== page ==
Mother Nature's antibacterial dyes: Bright colors and a knockout punch for germs

June 2, 2008

A strain of marine bacteria produces large amounts of bright red pigments that can be used as a natural dye for wool, nylon, silk and other fabrics, scientists in California are reporting. The dyes from Mother Nature’s palate also have an anti-bacterial effect that could discourage harmful bacteria from growing on socks, undergarments, and other clothing, they report in a study scheduled for the June 6 issue of ACS’ Biotechnology Progress.

In the new research, graduate student Farzaneh Alihosseini, her adviser Gang Sun and colleagues point out that conventional dyes and pigments used in clothing have several drawbacks. Many are made from non-renewable resources such as petroleum, and are potentially harmful to the environment and human health. In addition, concerns exist about the potential toxicity of existing antibacterial-fabric coatings.

The researchers found that a certain strain of bacteria isolated from marine sediments produces large quantities of bright red pigments called prodiginines that can be used to dye clothing. In laboratory tests, the pigments worked on wool, silk, nylon, and acrylic fabrics as efficiently and effectively as some conventional dyes.

The pigments showed strong antibacterial activity against harmful bacteria, including E. coli and Staphylococcus aureus, when applied to most of the fabrics tested.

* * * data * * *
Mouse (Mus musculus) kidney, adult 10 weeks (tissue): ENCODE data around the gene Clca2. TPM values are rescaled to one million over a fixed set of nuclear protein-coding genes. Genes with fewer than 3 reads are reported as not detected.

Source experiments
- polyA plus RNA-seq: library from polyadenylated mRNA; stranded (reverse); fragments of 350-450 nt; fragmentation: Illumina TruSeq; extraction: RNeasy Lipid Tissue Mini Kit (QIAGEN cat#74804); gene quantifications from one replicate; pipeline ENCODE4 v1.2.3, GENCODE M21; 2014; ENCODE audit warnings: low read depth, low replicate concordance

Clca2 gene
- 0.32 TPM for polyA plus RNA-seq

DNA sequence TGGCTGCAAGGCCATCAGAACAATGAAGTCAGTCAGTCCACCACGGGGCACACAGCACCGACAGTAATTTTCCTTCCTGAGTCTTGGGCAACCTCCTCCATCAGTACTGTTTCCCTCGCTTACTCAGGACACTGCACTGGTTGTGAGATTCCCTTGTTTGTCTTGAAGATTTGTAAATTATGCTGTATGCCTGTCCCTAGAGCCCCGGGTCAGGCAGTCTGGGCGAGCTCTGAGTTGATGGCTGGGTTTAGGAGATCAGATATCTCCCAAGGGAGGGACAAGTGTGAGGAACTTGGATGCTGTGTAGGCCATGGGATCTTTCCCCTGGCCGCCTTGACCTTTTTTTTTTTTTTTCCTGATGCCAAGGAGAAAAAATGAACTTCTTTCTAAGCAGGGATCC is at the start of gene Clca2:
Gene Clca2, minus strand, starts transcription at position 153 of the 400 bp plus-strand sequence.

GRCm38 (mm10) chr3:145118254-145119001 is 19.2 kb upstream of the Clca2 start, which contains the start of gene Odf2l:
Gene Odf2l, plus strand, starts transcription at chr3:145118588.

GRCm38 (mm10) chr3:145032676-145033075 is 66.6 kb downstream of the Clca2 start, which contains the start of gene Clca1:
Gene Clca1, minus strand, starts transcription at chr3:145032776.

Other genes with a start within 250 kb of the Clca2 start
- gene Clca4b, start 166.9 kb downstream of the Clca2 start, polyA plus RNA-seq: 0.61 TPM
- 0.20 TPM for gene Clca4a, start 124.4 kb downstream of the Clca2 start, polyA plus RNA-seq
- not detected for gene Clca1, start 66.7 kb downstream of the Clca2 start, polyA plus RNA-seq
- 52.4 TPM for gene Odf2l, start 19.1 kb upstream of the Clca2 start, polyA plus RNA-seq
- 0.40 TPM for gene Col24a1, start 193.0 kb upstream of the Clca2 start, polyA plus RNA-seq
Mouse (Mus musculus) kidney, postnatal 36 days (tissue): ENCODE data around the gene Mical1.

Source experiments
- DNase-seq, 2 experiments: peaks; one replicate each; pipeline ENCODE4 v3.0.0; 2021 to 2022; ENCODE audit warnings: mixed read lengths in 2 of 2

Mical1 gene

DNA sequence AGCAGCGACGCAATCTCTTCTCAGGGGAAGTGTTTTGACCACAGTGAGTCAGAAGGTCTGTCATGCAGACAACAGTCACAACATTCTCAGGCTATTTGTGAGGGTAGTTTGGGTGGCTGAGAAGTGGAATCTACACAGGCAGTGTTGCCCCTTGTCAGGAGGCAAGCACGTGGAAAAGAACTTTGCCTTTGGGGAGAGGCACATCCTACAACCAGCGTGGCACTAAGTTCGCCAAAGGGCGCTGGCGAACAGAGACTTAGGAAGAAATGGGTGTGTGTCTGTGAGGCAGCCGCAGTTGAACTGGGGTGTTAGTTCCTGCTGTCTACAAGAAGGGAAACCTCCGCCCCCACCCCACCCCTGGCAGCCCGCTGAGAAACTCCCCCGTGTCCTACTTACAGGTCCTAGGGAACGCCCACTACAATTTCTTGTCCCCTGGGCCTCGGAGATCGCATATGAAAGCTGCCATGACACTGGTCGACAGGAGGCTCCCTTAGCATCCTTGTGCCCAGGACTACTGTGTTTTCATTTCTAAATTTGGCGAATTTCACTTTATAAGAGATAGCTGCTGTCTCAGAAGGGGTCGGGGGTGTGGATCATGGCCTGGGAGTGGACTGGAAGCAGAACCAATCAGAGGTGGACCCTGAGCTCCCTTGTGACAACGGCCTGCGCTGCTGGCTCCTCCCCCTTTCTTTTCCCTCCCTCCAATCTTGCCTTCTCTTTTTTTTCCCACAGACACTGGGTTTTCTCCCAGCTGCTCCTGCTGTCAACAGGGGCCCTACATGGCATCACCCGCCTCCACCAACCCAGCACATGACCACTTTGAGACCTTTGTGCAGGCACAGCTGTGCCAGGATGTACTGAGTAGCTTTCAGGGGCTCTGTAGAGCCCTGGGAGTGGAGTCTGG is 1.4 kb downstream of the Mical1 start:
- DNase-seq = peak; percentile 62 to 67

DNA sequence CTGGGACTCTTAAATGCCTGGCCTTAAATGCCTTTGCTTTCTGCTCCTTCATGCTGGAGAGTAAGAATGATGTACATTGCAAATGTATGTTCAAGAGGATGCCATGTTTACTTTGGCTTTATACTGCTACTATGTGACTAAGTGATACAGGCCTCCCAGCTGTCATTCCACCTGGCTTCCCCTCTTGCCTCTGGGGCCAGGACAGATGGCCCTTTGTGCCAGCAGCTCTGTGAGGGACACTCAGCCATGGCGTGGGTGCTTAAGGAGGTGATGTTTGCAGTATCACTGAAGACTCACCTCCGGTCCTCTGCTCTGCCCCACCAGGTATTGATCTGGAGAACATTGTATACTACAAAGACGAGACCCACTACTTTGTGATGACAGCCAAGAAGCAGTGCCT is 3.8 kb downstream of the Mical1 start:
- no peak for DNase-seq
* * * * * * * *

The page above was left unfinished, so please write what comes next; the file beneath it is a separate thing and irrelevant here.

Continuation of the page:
Source: ACS

Explore further: Super sunscreen from fjord bacteria

Related Stories

Advance offers revolution in food safety testing

September 25, 2008

Microbiologists at Oregon State University have developed a new technology to detect illness-causing bacteria – an advance that could revolutionize the food industry, improving the actual protection to consumers while avoiding ...

Bladderwrack: Tougher than suspected

October 31, 2014

The bladderwrack Fucus vesiculosus is actually one of the most important species of brown algae along the North Atlantic coasts. But for years their populations in the Baltic Sea were declining. Looking for the reasons, biologists ...

Resisting Radiation

March 30, 2006

In Star Wars and Star Trek movies, people travel between planets and galaxies with ease. But our future in space is far from assured. Issues of hyperdrive and wormholes aside, it doesn't seem possible that the human body ...

Virus killer gets supercharged

January 12, 2011

A simple technique to make a common virus-killing material significantly more effective is a breakthrough from the Rice University labs of Andrew Barron and Qilin Li.

Impregnating plastics with carbon dioxide

January 3, 2011

Everyone has heard that carbon dioxide is responsible for global warming. But the gas also has some positive characteristics. Researchers are now impregnating plastics with compressed CO2 in a process that could lead to new ...

Recommended for you

Can Paris pledges avert severe climate change?

November 26, 2015

More than 190 countries are meeting in Paris next week to create a durable framework for addressing climate change and to implement a process to reduce greenhouse gases over time. A key part of this agreement would be the ...


Please sign in to add a comment. Registration is free, and takes less than a minute. Read more

Click here to reset your password.
Sign in to get notified via email when new comments are made.